I wonder if this person would admit that he is wrong about religion, because he is - about Christianity, at least. Yes, there are religions that are entirely "this is the way things are because Religion™" but Christianity is not one of them. Here's what I mean:
1. Christianity is based on empirical evidence. Unlike every other religion, the basis of Christianity is a series of events that are public and were historically documented. Jesus performed miracles and taught to thousands of people. He was executed publicly and after his Resurrection continued his public ministry to thousands.
These events are documented not jus tin the Bible, but by secular historians and witnesses. We have said evidence that these events actually took place - not just by the number of people who witnessed them, but by the fact that those witness would undergo torture and death rather than rescind their testimony.
2. Christianity is based on logic. After Christ's Ascension some of the best minds over the next few hundred years teased out the logical implications of those events. The principle of "Occam's Razor" is sometimes thrown about by atheists to imply that the explanation of religion is overly complex. Yet they fail to remember that William of Ockham was a Catholic Franciscan Friar.
Attempts to dismiss Christianity based on logic arguments fall down themselves based on logical contradictions. Because it is evidence based, Christianity is the most easily falsifiable religion. And yet if you deny the basis of Christianity you come up with a problem elsewhere that requires extraordinary faith to solve.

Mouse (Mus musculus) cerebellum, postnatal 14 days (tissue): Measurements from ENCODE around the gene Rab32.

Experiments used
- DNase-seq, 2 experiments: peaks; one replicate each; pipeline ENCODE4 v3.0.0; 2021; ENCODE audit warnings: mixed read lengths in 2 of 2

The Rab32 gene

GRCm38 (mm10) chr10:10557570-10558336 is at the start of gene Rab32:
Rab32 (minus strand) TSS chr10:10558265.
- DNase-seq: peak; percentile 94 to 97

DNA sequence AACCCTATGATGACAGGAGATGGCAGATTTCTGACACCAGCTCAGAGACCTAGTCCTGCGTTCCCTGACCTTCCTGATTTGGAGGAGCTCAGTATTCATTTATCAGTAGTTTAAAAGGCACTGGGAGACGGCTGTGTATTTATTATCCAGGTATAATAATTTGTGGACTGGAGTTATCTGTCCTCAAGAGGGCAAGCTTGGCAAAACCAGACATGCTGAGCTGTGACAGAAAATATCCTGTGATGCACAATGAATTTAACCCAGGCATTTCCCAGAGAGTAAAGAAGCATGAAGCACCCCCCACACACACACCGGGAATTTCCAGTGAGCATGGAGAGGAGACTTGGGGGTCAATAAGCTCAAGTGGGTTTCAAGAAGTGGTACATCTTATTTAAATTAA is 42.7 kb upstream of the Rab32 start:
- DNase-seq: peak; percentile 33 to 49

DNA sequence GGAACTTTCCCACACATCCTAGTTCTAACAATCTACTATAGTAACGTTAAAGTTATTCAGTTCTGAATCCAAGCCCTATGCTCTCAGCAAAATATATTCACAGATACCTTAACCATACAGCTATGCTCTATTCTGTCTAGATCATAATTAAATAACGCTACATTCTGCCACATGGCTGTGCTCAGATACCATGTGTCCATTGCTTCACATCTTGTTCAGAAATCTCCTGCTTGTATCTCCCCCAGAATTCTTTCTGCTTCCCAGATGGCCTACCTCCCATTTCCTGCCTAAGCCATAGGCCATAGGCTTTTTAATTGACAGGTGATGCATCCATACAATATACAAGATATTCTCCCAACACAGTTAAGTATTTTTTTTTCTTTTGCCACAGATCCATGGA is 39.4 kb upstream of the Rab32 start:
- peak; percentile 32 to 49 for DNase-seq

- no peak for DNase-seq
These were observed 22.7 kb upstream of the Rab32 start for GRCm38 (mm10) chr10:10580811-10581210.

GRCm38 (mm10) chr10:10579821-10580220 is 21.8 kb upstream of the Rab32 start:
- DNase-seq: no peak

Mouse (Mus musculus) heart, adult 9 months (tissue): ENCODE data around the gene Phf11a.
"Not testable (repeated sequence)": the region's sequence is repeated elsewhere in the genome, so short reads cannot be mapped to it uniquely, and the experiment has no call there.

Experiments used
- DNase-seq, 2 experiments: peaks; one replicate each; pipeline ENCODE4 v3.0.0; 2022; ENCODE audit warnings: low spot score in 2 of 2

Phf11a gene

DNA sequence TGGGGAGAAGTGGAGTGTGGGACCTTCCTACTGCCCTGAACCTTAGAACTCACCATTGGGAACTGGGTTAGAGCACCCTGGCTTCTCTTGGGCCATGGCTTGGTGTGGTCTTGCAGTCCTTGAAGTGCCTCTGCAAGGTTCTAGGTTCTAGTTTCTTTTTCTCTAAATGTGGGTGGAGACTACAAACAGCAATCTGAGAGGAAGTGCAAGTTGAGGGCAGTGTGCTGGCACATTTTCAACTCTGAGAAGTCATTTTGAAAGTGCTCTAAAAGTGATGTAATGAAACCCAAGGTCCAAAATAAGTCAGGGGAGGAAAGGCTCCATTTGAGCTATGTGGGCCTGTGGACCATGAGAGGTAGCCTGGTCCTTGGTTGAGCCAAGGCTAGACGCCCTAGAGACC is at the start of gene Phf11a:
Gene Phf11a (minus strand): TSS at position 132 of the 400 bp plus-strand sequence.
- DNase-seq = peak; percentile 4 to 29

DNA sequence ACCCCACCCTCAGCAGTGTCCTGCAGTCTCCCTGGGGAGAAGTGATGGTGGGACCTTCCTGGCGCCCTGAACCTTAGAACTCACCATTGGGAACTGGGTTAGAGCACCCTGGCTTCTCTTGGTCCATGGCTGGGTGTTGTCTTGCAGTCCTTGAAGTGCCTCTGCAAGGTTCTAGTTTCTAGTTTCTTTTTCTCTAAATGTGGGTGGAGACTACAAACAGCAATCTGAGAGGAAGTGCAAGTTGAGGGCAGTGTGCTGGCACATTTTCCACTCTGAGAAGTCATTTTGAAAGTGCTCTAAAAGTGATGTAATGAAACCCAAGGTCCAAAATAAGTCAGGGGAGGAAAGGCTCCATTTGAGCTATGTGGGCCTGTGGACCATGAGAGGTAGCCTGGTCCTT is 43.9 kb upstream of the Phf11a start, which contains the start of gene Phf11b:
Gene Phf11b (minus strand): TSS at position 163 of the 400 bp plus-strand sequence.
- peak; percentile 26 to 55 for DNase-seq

For instance, suppose we believe the Resurrection didn't happen. Then what happened to Christ's body? Do you propose that a small group of frightened persecuted Jews were able to overcome Roman guards? All the Romans had to do to discredit the Christians was to produce the body of the man they had killed.
OK, maybe Christ didn't really die. Now you suppose that Roman executioners whose job it was to ensure the condemned were really dead, couldn't do so. And that putting a spear through someone's heart was not enough to kill him. Or, for that matter, that someone who had undergone scourging or the other tortures to which Jesus was publicly subjected to could, in three days, heal enough to walk long distance and teach people?
Every explanation leads to more difficulties than it addresses. By the application of Occam's razor Christianity is the simplest hypothesis that explains observed facts.
3. Science does not admit to "being wrong" either. The main objection by the original poster was that religion insists that everything it says is right, while Science™admits that it could be wrong about anything. However, this is not quite true. Yes, science admits that its explanation for phenomena could be incomplete, but it does not admit that basic scientific truths are "wrong" or changeable.
For instance, Newton formulated that force = mass times acceleration (F = ma). It will never be the case that scientists say "oh by the way, force mass and acceleration? Not related, it turns out." We may refine the formula to be more precise under more conditions (think relativity) but those refinements better reduce to the underlying equation in the ideal case.
There are also things in Christianity that we just don't know, things that we have theories about, and things that are "settled science" (like the existence of God).